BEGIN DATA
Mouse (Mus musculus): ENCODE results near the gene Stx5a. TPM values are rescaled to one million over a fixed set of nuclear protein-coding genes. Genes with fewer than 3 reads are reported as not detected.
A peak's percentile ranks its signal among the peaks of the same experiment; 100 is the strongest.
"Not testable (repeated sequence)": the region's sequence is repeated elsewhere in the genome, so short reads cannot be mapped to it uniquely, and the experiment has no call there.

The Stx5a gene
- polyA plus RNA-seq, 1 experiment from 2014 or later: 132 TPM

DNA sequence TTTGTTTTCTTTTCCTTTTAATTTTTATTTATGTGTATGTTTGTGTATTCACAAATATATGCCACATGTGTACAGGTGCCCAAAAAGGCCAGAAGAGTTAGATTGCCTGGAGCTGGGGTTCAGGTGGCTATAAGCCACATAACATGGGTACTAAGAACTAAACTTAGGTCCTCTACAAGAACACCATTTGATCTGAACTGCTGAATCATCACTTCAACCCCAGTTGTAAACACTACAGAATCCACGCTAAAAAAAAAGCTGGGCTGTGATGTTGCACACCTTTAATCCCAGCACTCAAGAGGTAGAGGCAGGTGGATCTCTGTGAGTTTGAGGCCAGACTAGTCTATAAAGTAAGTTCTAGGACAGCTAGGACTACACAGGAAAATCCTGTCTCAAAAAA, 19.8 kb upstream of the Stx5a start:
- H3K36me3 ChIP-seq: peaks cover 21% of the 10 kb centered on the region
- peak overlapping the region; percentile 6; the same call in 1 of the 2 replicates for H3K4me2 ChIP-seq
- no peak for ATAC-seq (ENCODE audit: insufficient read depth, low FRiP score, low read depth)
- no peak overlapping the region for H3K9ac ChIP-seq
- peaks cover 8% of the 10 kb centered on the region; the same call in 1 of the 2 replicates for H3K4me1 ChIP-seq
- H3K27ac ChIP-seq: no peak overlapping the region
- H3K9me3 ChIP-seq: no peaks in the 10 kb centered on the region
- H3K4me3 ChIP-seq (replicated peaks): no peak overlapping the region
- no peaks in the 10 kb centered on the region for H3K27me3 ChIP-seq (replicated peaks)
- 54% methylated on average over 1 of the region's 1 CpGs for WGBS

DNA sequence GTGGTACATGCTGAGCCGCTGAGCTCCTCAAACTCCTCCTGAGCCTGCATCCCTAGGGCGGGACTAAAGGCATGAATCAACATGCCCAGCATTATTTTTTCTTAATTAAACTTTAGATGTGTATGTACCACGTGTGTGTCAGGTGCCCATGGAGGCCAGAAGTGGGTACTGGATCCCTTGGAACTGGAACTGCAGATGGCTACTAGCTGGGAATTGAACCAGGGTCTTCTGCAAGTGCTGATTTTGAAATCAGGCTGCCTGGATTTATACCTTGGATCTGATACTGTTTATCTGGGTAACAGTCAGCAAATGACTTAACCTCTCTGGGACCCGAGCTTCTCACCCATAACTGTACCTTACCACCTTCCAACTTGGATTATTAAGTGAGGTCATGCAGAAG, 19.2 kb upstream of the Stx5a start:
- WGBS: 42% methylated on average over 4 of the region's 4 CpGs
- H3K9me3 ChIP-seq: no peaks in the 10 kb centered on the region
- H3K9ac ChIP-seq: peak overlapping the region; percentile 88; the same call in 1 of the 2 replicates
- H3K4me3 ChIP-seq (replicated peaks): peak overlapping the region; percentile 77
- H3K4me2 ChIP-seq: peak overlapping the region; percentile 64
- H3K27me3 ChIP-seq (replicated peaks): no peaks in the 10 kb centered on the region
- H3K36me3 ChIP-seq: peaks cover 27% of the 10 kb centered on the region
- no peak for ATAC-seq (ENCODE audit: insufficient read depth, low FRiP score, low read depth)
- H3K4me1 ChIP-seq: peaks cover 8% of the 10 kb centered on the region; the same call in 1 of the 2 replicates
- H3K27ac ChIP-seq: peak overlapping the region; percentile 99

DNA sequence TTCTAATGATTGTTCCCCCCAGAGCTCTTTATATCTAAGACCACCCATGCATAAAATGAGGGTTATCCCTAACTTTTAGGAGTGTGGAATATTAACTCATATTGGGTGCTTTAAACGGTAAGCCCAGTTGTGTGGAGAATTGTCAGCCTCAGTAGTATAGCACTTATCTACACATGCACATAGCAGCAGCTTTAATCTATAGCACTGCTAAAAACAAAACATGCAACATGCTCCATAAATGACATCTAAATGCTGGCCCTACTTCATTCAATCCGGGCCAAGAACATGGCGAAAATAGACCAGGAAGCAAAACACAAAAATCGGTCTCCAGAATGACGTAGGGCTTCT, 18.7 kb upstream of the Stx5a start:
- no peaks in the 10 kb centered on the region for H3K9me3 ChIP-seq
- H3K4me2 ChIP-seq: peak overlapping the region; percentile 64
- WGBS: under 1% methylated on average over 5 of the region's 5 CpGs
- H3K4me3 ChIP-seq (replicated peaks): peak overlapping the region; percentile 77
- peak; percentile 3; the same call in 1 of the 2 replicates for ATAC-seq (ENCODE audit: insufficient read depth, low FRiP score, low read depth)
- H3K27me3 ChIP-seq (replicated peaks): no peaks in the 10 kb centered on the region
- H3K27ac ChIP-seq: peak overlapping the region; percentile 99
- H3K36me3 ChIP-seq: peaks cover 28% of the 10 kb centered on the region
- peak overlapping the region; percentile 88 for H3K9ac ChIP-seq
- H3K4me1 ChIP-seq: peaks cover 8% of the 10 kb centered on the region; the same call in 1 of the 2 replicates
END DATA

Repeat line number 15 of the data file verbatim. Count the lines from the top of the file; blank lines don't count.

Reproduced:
- no peaks in the 10 kb centered on the region for H3K27me3 ChIP-seq (replicated peaks)